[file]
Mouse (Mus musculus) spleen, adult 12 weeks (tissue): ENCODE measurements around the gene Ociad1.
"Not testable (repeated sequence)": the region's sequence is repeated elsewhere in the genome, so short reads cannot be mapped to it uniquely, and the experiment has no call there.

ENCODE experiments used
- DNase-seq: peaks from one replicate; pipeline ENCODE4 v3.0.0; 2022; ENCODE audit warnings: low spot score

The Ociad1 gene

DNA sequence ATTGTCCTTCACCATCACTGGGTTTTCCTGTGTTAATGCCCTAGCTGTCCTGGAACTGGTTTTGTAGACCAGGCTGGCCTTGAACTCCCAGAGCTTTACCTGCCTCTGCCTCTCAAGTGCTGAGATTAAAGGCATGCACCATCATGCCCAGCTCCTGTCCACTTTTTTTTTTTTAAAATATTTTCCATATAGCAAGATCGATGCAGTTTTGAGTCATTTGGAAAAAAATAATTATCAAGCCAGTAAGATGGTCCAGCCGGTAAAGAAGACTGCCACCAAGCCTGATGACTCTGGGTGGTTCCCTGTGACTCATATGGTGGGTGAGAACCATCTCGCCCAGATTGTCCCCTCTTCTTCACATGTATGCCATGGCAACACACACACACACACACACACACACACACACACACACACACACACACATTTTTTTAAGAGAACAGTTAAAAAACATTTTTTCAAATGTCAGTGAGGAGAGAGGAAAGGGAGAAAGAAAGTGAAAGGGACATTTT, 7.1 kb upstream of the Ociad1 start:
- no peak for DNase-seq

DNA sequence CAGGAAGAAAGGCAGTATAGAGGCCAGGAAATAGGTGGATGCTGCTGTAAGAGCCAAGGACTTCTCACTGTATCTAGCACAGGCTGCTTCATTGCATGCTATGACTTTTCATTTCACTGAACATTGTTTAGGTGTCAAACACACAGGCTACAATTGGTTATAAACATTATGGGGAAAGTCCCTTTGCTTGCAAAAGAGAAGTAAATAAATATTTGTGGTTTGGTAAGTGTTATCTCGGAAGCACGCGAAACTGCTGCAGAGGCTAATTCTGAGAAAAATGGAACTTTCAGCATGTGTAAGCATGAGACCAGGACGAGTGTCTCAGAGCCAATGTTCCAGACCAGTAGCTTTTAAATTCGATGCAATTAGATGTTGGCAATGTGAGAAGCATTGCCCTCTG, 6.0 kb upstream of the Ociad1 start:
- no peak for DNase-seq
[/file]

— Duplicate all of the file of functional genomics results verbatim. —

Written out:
Mouse (Mus musculus) spleen, adult 12 weeks (tissue): ENCODE measurements around the gene Ociad1.
"Not testable (repeated sequence)": the region's sequence is repeated elsewhere in the genome, so short reads cannot be mapped to it uniquely, and the experiment has no call there.

ENCODE experiments used
- DNase-seq: peaks from one replicate; pipeline ENCODE4 v3.0.0; 2022; ENCODE audit warnings: low spot score

The Ociad1 gene

DNA sequence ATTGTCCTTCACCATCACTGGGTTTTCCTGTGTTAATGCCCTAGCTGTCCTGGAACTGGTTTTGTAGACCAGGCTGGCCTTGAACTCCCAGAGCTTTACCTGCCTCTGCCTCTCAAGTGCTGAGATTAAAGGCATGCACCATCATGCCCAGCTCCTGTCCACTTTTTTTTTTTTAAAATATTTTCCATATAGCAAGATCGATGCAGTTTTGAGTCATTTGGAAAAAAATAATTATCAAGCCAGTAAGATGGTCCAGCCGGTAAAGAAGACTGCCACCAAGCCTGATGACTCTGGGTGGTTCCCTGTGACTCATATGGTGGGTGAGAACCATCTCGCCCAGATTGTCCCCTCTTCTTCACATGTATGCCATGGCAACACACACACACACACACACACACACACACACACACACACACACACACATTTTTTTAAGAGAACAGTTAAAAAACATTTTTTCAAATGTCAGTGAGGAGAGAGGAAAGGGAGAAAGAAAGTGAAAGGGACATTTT, 7.1 kb upstream of the Ociad1 start:
- no peak for DNase-seq

DNA sequence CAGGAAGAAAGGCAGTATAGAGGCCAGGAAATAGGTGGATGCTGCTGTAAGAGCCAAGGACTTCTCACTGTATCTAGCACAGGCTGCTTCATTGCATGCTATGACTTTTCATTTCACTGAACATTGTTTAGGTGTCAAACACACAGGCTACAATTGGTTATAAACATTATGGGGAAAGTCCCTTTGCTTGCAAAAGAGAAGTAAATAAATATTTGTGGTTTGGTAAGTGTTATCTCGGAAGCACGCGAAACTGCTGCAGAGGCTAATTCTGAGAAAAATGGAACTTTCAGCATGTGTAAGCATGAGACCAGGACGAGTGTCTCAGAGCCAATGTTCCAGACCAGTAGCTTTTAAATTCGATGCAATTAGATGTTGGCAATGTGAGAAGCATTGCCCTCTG, 6.0 kb upstream of the Ociad1 start:
- no peak for DNase-seq